Phoenix organization fosters artistic culture on Roosevelt Row
By Colin Kennedy
Fifteen years ago, the Roosevelt Row corridor in downtown Phoenix might be described as a desolate, crime-stricken neighborhood. Today, more than 25,000 people visit the half-mile transit-oriented district each month.
Roosevelt Row’s recent resurgence is visibly marked by successful small businesses, food trucks and dozens of aesthetically pleasing murals. But at the forefront of one of America’s most drastic metropolitan turnarounds is a small non-profit organization called the Roosevelt Row Community Development Corporation.
The movement began just before the turn of the millennium when Greg Esser and a group of fellow artists started snagging up affordable properties in the troubled neighborhood to exhibit their work.
“One of the things that was really critical was creating space for artists to gather, come together, learn and network,” Esser, the RoRo CDC board vice president said.
At a time when many locals avoided the area because of recurring drug sales and open crime, Esser says it was the very nature of the Roosevelt Row community that helped foster the expanding arts culture.
“It’s because artists were given economically accessible opportunity to take risks and do something very interesting as opposed to larger, more predictable development,” he said.
What began as an informal initiative to cultivate opportunity for local artists has since developed into a citywide effort to make downtown Phoenix a more attractive destination for visitors and residents alike.
Since aiding the infusion of art into the Roosevelt Row community in the early 2000s, RoRo CDC has taken off. According to their website, the district has seen reported crime rates drop by more than 50 percent.
The corporation, which was officially established as a 501(c) non-profit service organization in 2007, has helped link dozens of local business and property owners to artists who have layered the region’s walls with countless eye-catching murals.
RoRo CDC has worked with the city of Phoenix to develop policy solutions like the Adaptive Reuse Program, which helps transform old buildings into usable and livable working spaces for local artists.
Other local residents like Wayne Rainey have stepped into the scene and assisted in the promotion of a culture conducive to the arts as well. Rainey, who converted an underutilized storage facility into the local gallery known as monOrchid in the early stages of the district’s revitalization, followed RoRo CDC’s lead in developing the housing scene in downtown Phoenix.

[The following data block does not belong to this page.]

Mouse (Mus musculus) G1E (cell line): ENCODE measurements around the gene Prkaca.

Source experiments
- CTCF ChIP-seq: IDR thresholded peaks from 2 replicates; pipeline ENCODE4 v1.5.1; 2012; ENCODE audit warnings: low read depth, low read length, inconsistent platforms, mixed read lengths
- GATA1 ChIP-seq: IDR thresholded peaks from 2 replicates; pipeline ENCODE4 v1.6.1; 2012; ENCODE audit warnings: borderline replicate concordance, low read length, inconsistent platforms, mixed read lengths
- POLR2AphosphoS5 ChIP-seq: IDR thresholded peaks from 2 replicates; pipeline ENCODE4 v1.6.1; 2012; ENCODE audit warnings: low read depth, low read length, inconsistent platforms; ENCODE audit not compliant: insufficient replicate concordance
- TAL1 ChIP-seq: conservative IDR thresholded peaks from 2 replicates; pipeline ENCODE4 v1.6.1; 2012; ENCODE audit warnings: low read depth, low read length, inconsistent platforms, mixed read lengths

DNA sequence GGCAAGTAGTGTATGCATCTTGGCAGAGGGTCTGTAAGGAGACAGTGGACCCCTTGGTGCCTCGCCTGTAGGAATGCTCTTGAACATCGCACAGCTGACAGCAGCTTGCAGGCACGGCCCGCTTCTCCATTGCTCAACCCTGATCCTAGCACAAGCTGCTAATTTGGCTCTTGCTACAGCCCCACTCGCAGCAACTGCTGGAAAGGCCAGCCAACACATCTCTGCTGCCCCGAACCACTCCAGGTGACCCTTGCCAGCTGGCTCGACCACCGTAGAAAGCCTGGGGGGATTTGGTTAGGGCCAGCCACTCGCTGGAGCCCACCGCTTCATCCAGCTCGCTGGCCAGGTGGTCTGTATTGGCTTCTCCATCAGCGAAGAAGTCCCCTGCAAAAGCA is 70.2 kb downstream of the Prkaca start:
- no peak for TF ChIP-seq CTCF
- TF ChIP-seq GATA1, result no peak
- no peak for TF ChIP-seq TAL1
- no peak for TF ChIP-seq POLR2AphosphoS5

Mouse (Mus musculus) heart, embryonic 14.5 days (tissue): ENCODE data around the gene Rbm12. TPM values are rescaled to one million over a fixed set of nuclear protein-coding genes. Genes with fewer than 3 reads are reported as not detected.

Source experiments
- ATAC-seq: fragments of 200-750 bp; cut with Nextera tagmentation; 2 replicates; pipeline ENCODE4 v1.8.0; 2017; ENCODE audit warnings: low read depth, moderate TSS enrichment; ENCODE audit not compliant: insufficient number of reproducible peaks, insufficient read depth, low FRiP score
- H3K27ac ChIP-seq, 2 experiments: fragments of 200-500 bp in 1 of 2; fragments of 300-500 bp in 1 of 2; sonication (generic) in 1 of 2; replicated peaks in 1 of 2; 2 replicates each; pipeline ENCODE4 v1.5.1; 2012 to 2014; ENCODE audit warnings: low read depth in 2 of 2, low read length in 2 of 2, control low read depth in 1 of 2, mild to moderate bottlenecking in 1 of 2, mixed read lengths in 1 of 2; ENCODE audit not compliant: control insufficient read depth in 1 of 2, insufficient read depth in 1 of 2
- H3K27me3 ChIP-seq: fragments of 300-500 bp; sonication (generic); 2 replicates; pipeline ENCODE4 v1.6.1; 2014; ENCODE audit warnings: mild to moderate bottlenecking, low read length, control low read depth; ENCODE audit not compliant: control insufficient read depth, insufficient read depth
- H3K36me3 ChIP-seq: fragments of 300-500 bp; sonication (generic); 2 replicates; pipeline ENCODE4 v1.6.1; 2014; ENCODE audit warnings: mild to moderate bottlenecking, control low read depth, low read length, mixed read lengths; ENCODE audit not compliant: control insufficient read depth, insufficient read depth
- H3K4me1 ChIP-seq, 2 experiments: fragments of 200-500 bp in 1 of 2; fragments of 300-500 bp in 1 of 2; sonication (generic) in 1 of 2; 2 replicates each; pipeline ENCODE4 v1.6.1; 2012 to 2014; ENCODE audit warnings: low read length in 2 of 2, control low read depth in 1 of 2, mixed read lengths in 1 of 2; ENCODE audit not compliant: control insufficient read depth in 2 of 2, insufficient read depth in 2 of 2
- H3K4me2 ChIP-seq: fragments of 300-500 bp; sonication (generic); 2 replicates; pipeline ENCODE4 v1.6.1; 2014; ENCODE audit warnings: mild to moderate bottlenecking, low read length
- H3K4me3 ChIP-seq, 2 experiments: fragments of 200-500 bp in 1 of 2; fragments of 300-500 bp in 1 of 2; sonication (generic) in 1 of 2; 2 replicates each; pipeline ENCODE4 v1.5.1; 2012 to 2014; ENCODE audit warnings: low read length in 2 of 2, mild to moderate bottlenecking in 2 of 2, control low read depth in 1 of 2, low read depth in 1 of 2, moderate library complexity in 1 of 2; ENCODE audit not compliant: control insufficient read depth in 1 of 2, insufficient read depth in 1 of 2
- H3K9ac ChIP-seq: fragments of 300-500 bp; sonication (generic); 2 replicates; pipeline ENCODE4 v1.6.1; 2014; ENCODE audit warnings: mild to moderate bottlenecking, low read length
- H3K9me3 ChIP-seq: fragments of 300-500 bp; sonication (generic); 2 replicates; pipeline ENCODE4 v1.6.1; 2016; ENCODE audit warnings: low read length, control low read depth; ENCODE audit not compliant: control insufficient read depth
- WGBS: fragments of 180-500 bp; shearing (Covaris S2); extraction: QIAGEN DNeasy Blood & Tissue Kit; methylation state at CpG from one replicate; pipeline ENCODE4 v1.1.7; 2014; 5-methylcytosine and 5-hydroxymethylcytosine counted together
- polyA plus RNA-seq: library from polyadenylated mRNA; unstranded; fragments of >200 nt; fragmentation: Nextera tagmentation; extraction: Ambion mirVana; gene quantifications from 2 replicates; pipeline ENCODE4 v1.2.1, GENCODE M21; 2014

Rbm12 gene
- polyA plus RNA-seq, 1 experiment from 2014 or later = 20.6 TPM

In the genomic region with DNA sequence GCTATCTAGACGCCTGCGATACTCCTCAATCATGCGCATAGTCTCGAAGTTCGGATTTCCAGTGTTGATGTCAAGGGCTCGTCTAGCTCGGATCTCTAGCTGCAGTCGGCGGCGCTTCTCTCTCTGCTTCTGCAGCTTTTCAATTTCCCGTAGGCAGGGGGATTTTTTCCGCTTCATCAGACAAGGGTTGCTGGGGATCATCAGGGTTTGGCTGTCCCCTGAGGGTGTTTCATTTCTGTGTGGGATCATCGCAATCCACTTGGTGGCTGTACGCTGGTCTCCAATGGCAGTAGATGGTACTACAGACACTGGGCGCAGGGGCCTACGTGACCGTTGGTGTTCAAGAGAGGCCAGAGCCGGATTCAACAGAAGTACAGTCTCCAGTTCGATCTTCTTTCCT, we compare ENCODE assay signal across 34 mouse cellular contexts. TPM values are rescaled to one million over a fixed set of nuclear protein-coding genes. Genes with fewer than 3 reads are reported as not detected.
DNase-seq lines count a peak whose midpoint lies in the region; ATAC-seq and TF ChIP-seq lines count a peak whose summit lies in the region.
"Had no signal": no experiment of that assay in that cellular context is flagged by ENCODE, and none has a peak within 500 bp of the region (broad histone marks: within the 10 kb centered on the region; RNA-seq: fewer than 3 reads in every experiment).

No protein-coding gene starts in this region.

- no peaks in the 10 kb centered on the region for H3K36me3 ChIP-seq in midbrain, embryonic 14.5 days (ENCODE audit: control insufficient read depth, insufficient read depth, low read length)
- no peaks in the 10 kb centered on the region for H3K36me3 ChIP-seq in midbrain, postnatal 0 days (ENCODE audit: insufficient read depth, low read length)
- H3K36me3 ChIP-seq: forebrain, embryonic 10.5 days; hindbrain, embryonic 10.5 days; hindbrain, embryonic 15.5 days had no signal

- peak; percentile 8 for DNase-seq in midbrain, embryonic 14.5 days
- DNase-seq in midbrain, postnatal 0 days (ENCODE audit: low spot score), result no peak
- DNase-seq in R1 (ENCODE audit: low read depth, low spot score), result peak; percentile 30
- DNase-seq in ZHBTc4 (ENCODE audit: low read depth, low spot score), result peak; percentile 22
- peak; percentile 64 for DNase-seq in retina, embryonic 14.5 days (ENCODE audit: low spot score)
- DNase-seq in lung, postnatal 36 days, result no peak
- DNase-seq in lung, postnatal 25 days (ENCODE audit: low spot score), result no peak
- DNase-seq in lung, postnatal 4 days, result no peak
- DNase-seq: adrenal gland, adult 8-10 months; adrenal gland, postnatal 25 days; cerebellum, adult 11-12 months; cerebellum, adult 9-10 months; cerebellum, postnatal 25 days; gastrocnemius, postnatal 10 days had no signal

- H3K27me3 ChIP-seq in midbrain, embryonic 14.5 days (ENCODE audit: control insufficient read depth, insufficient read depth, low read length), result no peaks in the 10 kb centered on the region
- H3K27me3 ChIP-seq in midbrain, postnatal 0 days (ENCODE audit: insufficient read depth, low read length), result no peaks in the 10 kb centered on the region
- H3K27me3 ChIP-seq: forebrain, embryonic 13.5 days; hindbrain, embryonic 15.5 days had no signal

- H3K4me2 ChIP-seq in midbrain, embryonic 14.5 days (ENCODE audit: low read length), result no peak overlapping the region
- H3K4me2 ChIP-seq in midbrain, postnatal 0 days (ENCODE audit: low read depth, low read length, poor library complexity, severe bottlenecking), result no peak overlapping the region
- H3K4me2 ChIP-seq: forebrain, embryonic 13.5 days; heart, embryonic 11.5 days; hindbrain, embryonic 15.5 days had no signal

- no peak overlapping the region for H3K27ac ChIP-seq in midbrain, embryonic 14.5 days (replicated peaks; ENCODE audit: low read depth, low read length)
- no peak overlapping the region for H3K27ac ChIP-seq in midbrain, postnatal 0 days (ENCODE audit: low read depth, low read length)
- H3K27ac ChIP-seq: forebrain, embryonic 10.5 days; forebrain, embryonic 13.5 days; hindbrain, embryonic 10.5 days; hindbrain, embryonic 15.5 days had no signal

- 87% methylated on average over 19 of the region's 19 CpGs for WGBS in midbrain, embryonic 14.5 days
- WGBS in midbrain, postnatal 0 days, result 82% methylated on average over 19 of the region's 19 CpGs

“I acquired a (14-unit apartment) building across the street (from monOrchid),” he said. “I took two units out of inventory for that building and created one of the first truly affordable housing solutions geared toward artists. So for the first time, artists not only had a place to live, but they also had a place to exercise their craft.”
The commitment to cultural character is also evidenced in RoRo CDC’s promotion and sponsorship of events like First Fridays, which serve as one of the country’s preeminent art walks. On the first Friday of each month, RoRo CDC will sublease vacant lots for artists to create, display and sell their work in an open-market setting.
Vermon Pierre, a local pastor at Roosevelt Community Church, is RoRo CDC’s board president. He says it is events like First Friday that help his organization near their vision for a vibrant, 24/7 urban community.
“A lot of times I tell people that we would like to be an organization that helps Roosevelt Row be a place for people to live, work, study and play in all the creative ways that they possibly can,” Pierre said. “We want to hopefully create a permanent environment for the creative types.”
Though both Pierre and Esser agree there is still work to be done, national endowments like the $150,000 ArtPlace grant the RoRo CDC received in 2012 have helped the organization invest in a district that can now claim more than 386 residential artists, 648 art exhibits and at least 27 different galleries, according to the organization’s website.
Esser says that RoRo CDC’s priorities have shifted toward complementary local support as a result of the increased national focus that aligns with the type of work his organization has been doing. And local business owners like Adrian Fontes suggest that downtown Phoenix is a near-perfect fit for the flourishing art community.